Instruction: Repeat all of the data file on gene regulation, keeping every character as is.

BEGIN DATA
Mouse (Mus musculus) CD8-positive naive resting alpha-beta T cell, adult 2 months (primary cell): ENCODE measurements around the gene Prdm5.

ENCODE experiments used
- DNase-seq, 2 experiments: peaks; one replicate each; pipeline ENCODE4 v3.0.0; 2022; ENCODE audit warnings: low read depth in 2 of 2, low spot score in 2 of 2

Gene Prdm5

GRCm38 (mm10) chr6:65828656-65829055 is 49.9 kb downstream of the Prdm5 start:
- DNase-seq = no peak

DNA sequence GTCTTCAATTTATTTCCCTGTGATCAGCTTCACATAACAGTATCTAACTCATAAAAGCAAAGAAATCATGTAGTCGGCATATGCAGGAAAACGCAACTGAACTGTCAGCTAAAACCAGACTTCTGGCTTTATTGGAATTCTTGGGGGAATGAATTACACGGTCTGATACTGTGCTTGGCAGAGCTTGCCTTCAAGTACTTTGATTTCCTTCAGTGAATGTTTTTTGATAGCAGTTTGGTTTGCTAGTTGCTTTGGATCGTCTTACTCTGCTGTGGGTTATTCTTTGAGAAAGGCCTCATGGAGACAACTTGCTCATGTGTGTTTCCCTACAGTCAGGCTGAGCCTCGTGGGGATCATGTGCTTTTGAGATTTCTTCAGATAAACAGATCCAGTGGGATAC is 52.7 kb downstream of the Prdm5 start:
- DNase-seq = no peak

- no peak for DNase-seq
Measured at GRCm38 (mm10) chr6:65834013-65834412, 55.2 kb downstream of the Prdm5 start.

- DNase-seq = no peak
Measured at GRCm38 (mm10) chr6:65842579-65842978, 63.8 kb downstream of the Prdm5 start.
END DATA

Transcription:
Mouse (Mus musculus) CD8-positive naive resting alpha-beta T cell, adult 2 months (primary cell): ENCODE measurements around the gene Prdm5.

ENCODE experiments used
- DNase-seq, 2 experiments: peaks; one replicate each; pipeline ENCODE4 v3.0.0; 2022; ENCODE audit warnings: low read depth in 2 of 2, low spot score in 2 of 2

Gene Prdm5

GRCm38 (mm10) chr6:65828656-65829055 is 49.9 kb downstream of the Prdm5 start:
- DNase-seq = no peak

DNA sequence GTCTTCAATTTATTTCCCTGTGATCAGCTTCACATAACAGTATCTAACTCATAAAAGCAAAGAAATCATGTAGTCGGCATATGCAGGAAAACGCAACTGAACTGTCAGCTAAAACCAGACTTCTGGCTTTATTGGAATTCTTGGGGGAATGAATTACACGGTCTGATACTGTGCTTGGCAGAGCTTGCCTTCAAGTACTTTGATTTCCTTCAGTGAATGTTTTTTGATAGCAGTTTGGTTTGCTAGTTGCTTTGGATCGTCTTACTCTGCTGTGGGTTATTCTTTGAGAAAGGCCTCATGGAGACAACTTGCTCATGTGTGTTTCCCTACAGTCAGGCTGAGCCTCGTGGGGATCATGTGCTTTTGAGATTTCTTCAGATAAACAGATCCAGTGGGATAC is 52.7 kb downstream of the Prdm5 start:
- DNase-seq = no peak

- no peak for DNase-seq
Measured at GRCm38 (mm10) chr6:65834013-65834412, 55.2 kb downstream of the Prdm5 start.

- DNase-seq = no peak
Measured at GRCm38 (mm10) chr6:65842579-65842978, 63.8 kb downstream of the Prdm5 start.